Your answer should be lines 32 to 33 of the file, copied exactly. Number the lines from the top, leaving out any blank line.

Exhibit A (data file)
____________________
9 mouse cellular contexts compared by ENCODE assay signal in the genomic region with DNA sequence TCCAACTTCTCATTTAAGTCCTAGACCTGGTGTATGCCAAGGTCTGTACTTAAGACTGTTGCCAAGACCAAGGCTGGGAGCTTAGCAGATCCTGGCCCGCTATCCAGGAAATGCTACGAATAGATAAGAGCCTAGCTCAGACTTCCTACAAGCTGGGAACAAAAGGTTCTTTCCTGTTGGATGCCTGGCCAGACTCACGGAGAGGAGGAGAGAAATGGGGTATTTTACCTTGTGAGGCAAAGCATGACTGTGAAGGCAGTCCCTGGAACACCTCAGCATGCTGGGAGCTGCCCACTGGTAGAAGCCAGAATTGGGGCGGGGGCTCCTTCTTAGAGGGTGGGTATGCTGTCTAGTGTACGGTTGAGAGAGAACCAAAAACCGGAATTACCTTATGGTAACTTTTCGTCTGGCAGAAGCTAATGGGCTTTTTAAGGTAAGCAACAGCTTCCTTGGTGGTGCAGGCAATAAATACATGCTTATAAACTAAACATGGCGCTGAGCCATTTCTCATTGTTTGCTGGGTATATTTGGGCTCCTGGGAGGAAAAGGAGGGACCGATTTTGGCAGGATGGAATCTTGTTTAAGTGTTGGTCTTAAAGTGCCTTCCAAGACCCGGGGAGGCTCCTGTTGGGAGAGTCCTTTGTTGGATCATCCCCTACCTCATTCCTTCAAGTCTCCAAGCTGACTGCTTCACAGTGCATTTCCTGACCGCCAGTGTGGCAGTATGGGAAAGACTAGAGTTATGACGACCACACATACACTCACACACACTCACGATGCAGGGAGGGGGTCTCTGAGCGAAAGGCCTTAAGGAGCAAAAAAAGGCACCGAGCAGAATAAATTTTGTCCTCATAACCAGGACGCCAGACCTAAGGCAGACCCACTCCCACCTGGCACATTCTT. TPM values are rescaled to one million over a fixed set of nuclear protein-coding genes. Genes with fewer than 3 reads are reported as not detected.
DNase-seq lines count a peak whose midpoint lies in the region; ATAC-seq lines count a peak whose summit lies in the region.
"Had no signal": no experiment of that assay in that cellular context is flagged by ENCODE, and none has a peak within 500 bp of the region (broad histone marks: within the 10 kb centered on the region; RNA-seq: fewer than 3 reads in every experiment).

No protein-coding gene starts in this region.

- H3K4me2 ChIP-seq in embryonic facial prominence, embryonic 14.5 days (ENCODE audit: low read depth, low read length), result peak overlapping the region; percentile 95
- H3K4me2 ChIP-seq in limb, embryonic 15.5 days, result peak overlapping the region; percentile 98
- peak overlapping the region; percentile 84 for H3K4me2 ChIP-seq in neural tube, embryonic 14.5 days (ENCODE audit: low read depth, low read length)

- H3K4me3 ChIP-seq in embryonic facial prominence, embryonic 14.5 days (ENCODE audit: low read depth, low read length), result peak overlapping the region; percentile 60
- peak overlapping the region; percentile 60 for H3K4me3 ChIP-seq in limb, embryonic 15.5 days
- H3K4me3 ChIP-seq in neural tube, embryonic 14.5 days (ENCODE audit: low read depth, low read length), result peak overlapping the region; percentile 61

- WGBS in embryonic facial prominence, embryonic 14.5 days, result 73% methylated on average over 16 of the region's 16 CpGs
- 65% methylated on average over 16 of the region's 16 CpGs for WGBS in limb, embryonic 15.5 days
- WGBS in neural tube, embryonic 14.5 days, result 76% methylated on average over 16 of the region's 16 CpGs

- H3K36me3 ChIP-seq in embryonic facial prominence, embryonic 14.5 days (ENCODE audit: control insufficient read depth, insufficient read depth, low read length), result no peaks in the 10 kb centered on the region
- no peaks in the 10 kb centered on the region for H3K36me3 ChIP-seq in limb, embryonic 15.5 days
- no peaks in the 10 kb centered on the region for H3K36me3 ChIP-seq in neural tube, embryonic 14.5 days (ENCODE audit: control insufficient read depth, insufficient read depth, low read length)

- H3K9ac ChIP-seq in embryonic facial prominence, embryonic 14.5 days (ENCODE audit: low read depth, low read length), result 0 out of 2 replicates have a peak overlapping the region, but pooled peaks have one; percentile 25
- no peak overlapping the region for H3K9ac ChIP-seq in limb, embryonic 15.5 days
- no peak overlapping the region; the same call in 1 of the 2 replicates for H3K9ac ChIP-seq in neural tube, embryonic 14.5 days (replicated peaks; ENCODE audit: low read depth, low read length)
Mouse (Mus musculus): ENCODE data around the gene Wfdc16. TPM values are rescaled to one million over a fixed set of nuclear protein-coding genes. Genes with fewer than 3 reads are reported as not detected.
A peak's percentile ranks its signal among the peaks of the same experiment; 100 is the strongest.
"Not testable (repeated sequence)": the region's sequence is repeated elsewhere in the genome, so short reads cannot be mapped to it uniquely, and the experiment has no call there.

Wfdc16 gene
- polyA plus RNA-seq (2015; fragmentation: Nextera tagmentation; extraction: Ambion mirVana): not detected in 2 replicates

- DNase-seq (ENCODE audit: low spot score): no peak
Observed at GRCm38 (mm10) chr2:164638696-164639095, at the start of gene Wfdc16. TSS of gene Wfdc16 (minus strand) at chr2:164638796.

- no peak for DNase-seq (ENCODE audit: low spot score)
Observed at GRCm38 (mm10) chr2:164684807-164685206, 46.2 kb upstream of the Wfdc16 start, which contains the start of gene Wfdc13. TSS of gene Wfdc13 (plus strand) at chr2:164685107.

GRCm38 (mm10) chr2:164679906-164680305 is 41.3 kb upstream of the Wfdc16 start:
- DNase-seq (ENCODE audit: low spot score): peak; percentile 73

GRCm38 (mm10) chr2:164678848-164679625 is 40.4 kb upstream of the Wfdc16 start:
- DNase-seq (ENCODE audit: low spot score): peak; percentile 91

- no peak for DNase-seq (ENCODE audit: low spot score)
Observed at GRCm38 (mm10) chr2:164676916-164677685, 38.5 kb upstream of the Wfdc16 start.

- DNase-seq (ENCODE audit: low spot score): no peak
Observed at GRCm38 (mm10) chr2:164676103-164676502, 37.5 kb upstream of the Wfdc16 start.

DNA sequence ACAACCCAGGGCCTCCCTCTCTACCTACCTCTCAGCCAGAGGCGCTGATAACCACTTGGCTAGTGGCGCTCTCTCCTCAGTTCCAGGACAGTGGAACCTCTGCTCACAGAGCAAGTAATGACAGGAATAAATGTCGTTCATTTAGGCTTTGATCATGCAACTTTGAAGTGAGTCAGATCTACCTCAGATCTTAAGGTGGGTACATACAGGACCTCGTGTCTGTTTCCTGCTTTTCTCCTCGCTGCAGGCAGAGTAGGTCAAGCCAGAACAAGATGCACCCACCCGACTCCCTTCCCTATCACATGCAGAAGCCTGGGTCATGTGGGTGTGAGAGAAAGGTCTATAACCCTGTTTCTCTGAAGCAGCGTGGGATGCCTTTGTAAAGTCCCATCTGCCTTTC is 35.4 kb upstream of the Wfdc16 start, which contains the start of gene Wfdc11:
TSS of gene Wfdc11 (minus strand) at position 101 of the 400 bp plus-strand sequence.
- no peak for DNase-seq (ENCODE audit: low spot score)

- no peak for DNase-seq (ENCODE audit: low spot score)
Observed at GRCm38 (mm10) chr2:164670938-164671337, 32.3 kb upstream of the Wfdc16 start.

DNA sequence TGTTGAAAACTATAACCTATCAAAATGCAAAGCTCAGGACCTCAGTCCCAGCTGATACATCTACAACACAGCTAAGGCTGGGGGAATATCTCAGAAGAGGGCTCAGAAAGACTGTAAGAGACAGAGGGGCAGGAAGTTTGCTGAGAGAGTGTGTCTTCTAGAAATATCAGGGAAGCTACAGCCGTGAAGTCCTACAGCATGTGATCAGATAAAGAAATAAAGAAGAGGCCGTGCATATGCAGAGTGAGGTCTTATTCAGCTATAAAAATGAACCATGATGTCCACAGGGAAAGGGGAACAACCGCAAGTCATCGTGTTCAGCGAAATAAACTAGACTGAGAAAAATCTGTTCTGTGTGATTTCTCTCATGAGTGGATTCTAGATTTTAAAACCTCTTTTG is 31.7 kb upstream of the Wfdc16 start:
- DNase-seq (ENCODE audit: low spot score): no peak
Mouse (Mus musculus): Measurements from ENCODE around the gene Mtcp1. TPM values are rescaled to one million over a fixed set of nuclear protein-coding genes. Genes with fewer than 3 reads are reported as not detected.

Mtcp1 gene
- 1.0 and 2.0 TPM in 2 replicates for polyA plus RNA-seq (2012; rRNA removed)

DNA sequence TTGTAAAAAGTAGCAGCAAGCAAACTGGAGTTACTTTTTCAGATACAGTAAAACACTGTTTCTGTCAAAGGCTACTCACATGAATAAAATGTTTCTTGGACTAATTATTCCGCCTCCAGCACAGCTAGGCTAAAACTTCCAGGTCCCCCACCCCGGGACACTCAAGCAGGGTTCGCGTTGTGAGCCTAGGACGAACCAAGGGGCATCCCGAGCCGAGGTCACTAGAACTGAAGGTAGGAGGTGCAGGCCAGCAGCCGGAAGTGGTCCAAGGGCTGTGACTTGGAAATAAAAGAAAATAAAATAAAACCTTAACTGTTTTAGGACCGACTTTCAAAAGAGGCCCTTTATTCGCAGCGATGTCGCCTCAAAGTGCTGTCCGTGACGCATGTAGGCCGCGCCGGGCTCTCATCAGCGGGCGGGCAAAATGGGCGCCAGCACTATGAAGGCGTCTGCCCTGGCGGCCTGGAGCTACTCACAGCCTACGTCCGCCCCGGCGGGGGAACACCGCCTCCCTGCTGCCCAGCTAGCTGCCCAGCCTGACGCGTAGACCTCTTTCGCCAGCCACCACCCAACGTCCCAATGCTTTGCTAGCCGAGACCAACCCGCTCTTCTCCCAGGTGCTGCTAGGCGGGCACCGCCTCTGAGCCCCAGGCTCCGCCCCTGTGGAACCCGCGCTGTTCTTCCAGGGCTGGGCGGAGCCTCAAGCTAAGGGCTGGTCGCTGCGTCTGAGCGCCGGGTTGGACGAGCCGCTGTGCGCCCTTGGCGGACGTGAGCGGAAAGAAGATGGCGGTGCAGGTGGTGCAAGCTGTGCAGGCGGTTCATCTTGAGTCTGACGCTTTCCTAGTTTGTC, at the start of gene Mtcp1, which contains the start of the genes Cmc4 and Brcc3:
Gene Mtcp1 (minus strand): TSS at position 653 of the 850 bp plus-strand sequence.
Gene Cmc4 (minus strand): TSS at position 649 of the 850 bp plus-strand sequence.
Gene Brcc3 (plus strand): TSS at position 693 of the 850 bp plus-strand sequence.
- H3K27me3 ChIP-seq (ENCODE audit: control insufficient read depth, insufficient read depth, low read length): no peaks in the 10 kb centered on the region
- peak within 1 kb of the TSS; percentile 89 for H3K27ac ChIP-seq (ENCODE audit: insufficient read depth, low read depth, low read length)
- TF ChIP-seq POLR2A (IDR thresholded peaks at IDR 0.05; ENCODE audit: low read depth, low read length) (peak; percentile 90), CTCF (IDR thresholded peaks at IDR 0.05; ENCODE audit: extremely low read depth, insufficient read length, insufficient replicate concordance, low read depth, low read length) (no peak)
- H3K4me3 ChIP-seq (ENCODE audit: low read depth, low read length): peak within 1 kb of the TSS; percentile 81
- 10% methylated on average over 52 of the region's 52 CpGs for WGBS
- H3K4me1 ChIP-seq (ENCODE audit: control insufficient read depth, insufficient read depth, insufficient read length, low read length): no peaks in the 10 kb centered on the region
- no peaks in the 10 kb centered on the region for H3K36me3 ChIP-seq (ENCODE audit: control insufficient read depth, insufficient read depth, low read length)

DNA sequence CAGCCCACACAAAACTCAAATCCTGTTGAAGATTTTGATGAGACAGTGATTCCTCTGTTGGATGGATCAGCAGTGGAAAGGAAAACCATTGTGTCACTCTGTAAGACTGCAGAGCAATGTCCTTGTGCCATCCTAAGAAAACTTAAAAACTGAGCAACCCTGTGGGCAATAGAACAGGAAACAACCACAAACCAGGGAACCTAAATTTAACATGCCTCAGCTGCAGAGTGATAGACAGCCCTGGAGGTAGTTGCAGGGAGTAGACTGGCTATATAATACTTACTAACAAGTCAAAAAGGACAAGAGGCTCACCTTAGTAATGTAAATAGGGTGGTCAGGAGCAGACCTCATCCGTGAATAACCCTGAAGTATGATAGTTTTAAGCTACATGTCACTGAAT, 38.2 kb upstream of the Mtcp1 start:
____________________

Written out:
- DNase-seq (ENCODE audit: low spot score): peak; percentile 91

- no peak for DNase-seq (ENCODE audit: low spot score)